About the project
November 17th, 2013
Yesterday was the Yi Peng festival, aka Festival of Lights, the whole reasoning of my trip to Thailand. I saw photos of this festival years ago and ever since had this inner lust to be one of thousands that gathered to release those paper lanterns into the sky; to give respects to Buddha and let go of the negativity in my life. This ritual is deeply rooted into the Thai culture and I wanted to be a part of that.
The big lantern release took place at Mae Jo University, about 20 minutes outside of Chiang Mai city. I was told the release was at 8pm and the ceremony started at 6pm. Getting details on the event was more difficult than getting a taxi in New York at rush hour. I had read many different articles on the event and believed there was a full mediation and chant ceremony before the release. Hearing about the horrible traffic and the mass of people coming to this I wanted to be early and get the full experience. So Lauren and I actually got to Mae Jo at 2pm. They barricaded off the small road that went to the university so you have to walk about 20min from the main road. Its’ really cool because it was filled with many food vendors, and people selling other random goods. SIDENOTE. Don’t buy lanterns before you get into the university, the greeters at the front will take them from you, they sell lanterns inside. We got there very very early. After picking out a place to sit and buying new lanterns we waited, waited 6 whole hours. We ended up seeing a few different friends we had made in the 2 days we had been in Chiang Mai. They told us how bad the traffic was getting there.
Around 7:30pm they finally started the ceremony, I had learned there was no long peaceful meditation and chanting. I honestly was mentally and emotionally disappointed during the ceremony, people were being so disrespectful, walking around, taking pictures, there were even people on their cell phones. I had expected more, I thought it was going to be life changing. It wasn’t until the actual count down of the release when I checked back in and appreciated the visual brilliance that was taking place. The heat from the lanterns and the hope from every person there was simply mesmerizing.
I had a personal reflection after snapping as many photos that I could when the announcer made the count down to the words “release”. That sometimes I worry so much of capturing a moment I forget to live in it. To soak up every ounce of the present, the smell, sound, sight. To truly be where my feet are. I had waited for this moment so long, spent hours upon hours, along with money to get myself here and I almost feel as if I missed half of it. So my advice to a fellow traveler going to Yi Peng is put the camera down and let yourself simply be there, because once I finally did that I realized how incredible this festival really is.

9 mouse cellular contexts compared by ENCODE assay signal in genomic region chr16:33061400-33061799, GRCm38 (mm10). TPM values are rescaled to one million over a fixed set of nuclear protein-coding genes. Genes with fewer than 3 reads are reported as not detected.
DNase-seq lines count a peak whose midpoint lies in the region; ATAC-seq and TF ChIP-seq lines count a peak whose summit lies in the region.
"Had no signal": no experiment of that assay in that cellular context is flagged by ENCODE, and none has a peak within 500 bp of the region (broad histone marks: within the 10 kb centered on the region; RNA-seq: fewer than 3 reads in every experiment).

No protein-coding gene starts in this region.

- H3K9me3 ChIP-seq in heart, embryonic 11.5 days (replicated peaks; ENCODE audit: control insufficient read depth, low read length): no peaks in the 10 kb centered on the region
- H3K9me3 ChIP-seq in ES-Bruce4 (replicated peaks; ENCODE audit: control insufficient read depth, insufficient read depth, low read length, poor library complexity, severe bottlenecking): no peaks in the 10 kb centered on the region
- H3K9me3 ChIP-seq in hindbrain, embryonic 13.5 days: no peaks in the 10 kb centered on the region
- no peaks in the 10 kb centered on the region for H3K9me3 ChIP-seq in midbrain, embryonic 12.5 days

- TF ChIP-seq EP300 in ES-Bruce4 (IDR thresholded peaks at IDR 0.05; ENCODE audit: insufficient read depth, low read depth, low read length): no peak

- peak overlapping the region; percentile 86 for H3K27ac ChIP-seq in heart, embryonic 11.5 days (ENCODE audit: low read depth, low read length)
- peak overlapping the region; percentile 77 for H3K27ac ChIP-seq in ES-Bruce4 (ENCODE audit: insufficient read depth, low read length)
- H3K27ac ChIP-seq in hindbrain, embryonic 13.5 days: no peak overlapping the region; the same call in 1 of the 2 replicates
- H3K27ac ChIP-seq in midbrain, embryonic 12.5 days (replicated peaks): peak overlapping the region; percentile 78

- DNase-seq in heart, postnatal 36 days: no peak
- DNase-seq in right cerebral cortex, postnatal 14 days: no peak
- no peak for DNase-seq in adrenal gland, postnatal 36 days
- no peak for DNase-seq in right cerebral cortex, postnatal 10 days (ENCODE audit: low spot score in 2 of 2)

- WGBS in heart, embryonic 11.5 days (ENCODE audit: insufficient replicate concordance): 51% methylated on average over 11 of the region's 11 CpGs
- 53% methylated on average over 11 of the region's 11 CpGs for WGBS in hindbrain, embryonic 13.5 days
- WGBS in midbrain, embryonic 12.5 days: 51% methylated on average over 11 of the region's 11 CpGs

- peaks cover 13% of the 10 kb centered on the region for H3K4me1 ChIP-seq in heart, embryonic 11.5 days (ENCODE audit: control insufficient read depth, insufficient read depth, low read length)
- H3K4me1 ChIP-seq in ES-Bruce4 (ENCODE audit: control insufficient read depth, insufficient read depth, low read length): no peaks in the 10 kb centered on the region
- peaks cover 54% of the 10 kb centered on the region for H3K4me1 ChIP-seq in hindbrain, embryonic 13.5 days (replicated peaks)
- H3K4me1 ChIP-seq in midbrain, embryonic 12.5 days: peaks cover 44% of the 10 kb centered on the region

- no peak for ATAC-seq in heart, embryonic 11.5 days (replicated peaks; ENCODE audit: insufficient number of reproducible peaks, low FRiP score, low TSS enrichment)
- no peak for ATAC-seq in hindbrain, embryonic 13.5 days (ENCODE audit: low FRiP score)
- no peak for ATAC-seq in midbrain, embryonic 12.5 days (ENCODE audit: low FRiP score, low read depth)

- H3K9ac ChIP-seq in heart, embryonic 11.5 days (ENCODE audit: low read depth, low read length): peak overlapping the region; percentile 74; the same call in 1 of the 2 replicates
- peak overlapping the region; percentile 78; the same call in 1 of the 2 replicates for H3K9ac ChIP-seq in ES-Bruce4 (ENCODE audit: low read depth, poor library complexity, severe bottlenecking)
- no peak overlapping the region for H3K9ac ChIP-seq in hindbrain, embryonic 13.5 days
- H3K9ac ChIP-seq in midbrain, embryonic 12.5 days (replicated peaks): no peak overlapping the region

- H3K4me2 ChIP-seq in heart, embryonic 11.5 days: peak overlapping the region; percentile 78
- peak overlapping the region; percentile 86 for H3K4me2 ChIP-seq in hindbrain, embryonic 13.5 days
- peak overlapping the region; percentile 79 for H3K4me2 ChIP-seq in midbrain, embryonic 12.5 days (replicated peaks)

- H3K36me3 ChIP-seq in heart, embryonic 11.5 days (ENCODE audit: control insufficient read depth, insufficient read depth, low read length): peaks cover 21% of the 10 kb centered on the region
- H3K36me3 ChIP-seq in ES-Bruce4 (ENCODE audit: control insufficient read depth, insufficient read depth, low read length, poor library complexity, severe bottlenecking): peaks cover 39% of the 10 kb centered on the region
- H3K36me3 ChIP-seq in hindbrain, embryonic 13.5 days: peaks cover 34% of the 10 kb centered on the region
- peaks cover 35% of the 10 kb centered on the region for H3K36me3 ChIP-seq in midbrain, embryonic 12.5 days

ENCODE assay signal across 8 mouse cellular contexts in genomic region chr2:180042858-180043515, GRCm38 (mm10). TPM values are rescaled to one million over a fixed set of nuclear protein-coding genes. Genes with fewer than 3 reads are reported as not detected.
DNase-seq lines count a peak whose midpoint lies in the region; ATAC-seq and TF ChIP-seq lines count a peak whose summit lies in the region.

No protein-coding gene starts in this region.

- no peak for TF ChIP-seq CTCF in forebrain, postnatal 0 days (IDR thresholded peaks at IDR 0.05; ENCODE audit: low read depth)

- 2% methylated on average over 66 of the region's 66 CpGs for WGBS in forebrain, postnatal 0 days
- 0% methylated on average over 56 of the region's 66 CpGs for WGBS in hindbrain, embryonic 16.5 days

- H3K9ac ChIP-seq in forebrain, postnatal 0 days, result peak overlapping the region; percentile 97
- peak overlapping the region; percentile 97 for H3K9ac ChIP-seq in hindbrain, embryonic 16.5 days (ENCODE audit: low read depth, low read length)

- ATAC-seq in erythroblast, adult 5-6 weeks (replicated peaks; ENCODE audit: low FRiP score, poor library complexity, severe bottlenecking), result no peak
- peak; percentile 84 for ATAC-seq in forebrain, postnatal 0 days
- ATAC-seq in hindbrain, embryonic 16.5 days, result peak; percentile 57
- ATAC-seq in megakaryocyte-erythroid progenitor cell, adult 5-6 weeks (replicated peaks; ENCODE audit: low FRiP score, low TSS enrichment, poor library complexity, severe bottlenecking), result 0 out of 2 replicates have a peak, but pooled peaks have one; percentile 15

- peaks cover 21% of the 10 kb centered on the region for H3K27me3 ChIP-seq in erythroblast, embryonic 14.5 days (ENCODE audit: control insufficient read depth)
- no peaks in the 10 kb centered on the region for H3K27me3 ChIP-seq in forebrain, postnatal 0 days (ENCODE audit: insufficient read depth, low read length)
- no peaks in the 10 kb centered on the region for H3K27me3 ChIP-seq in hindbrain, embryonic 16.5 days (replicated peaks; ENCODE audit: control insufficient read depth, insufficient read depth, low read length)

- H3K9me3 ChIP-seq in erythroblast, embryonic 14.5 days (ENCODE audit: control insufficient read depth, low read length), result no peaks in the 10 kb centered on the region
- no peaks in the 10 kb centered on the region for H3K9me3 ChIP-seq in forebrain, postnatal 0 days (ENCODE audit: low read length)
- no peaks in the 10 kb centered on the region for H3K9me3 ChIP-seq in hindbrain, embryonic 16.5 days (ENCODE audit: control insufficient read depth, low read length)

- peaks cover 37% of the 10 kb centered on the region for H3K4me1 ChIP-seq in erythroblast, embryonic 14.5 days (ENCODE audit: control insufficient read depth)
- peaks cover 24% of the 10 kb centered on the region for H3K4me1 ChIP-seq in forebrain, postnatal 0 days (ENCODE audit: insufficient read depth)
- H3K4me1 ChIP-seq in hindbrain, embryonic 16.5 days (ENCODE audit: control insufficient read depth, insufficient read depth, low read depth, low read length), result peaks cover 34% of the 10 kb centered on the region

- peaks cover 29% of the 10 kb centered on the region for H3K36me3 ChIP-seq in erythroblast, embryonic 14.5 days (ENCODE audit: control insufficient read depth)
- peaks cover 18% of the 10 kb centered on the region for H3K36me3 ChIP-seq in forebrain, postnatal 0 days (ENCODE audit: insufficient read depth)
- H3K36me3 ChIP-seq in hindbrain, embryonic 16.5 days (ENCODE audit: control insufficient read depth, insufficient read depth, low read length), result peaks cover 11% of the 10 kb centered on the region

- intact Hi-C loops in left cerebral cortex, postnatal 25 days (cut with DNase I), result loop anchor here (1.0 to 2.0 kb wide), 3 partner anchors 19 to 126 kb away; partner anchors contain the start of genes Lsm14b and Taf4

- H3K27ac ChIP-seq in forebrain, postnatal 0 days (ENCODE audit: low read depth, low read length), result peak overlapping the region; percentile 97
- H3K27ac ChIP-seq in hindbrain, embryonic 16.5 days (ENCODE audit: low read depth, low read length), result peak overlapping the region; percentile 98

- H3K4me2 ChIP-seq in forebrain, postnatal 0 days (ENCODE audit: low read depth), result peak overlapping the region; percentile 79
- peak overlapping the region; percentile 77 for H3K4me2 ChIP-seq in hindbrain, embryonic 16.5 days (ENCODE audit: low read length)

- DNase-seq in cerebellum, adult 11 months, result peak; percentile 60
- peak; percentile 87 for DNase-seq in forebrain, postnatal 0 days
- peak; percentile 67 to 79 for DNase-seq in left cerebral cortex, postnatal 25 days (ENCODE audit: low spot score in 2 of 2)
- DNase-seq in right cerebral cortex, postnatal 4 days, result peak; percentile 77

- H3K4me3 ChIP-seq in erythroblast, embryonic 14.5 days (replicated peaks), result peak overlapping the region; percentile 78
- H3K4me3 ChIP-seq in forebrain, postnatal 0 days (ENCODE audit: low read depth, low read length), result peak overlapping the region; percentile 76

Leaving the University was one of the most dreadful things I’ve ever experienced. The small road was so over crowded that it was all a complete standstill. Thousands of bodies pressed together trying to move forward was impossible. Lauren and I ended up following a couple local boys lead and jumped one of the fences. We walked parallel to the road all the way out, of course we hit three more fences we had to jump and all had barbwire. The traffic was crazy, we magically found the driver we had all day and got out of there as quick as possible. Surprisingly we somehow beat most of the crowd. We were dropped off at the Iron Bridge in Chiang Mai. It was the most happening spot in the city, people were doing fireworks right off the bridge and occasionally you’d see people running and yelling, (I quickly found out that meant, “get out of the way”, in Thai.) Half of the fireworks would spin back and explode on the bridge. We ventured across the bridge and into the heart of the city to celebrate one of the countries biggest days with the local people.